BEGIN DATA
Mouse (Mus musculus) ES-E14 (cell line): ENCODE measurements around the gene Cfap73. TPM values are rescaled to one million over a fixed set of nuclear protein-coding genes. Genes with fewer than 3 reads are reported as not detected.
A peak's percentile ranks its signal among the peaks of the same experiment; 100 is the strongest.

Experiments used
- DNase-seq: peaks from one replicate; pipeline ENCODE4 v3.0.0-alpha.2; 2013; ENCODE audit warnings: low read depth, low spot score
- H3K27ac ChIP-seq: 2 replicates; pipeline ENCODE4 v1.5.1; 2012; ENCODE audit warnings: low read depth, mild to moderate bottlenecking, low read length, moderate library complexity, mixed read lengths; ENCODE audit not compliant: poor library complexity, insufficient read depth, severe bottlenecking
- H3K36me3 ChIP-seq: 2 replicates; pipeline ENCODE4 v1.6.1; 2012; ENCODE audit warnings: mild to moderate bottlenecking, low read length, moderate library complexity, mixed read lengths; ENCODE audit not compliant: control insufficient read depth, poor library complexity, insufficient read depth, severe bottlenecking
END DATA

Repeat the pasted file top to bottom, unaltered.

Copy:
Mouse (Mus musculus) ES-E14 (cell line): ENCODE measurements around the gene Cfap73. TPM values are rescaled to one million over a fixed set of nuclear protein-coding genes. Genes with fewer than 3 reads are reported as not detected.
A peak's percentile ranks its signal among the peaks of the same experiment; 100 is the strongest.

Experiments used
- DNase-seq: peaks from one replicate; pipeline ENCODE4 v3.0.0-alpha.2; 2013; ENCODE audit warnings: low read depth, low spot score
- H3K27ac ChIP-seq: 2 replicates; pipeline ENCODE4 v1.5.1; 2012; ENCODE audit warnings: low read depth, mild to moderate bottlenecking, low read length, moderate library complexity, mixed read lengths; ENCODE audit not compliant: poor library complexity, insufficient read depth, severe bottlenecking
- H3K36me3 ChIP-seq: 2 replicates; pipeline ENCODE4 v1.6.1; 2012; ENCODE audit warnings: mild to moderate bottlenecking, low read length, moderate library complexity, mixed read lengths; ENCODE audit not compliant: control insufficient read depth, poor library complexity, insufficient read depth, severe bottlenecking